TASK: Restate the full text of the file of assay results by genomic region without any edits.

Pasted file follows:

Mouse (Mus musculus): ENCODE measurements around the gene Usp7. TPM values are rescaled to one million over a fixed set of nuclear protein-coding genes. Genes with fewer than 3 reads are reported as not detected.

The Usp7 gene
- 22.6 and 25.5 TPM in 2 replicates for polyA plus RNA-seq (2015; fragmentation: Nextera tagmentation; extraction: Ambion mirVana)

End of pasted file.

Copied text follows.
Mouse (Mus musculus): ENCODE measurements around the gene Usp7. TPM values are rescaled to one million over a fixed set of nuclear protein-coding genes. Genes with fewer than 3 reads are reported as not detected.

The Usp7 gene
- 22.6 and 25.5 TPM in 2 replicates for polyA plus RNA-seq (2015; fragmentation: Nextera tagmentation; extraction: Ambion mirVana)